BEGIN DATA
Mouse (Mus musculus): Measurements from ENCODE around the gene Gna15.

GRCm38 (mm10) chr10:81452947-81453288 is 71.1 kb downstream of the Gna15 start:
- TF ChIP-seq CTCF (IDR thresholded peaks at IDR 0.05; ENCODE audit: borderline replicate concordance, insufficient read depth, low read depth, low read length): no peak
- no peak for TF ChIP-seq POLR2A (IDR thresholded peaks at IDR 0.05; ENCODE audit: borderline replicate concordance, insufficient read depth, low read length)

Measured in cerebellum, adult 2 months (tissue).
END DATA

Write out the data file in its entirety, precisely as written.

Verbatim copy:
Mouse (Mus musculus): Measurements from ENCODE around the gene Gna15.

GRCm38 (mm10) chr10:81452947-81453288 is 71.1 kb downstream of the Gna15 start:
- TF ChIP-seq CTCF (IDR thresholded peaks at IDR 0.05; ENCODE audit: borderline replicate concordance, insufficient read depth, low read depth, low read length): no peak
- no peak for TF ChIP-seq POLR2A (IDR thresholded peaks at IDR 0.05; ENCODE audit: borderline replicate concordance, insufficient read depth, low read length)

Measured in cerebellum, adult 2 months (tissue).